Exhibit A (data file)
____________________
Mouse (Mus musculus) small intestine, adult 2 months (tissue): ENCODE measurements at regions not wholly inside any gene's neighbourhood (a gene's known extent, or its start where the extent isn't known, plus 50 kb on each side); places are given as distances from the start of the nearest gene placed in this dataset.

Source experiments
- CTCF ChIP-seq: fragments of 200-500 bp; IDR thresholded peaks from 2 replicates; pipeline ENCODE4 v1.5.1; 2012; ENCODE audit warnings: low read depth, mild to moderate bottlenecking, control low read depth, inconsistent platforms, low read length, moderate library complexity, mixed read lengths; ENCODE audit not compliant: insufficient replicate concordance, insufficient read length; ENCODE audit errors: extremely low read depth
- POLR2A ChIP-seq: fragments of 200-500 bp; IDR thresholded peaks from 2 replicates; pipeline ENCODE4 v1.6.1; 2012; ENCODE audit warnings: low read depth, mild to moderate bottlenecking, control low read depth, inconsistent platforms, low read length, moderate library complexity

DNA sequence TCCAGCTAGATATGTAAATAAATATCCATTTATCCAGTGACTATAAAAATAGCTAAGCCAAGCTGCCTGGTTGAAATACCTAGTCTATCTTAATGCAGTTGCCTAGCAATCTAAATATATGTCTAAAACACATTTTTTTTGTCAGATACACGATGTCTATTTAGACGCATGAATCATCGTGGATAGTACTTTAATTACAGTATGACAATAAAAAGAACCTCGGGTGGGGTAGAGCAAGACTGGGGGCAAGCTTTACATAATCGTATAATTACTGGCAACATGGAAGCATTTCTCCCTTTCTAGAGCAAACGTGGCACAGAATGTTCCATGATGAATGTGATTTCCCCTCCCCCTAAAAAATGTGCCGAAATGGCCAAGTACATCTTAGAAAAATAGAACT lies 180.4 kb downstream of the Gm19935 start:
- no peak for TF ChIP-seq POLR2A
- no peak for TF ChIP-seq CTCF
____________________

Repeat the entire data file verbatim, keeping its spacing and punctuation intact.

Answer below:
Mouse (Mus musculus) small intestine, adult 2 months (tissue): ENCODE measurements at regions not wholly inside any gene's neighbourhood (a gene's known extent, or its start where the extent isn't known, plus 50 kb on each side); places are given as distances from the start of the nearest gene placed in this dataset.

Source experiments
- CTCF ChIP-seq: fragments of 200-500 bp; IDR thresholded peaks from 2 replicates; pipeline ENCODE4 v1.5.1; 2012; ENCODE audit warnings: low read depth, mild to moderate bottlenecking, control low read depth, inconsistent platforms, low read length, moderate library complexity, mixed read lengths; ENCODE audit not compliant: insufficient replicate concordance, insufficient read length; ENCODE audit errors: extremely low read depth
- POLR2A ChIP-seq: fragments of 200-500 bp; IDR thresholded peaks from 2 replicates; pipeline ENCODE4 v1.6.1; 2012; ENCODE audit warnings: low read depth, mild to moderate bottlenecking, control low read depth, inconsistent platforms, low read length, moderate library complexity

DNA sequence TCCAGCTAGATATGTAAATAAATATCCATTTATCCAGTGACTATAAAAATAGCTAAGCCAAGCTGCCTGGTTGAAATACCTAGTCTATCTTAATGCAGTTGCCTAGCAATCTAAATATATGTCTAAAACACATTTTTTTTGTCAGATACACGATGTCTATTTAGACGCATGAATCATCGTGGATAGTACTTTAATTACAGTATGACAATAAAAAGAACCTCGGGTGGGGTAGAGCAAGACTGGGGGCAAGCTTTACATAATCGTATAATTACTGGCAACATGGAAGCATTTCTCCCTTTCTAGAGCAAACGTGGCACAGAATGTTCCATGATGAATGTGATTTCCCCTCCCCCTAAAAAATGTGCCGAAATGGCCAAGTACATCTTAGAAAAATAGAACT lies 180.4 kb downstream of the Gm19935 start:
- no peak for TF ChIP-seq POLR2A
- no peak for TF ChIP-seq CTCF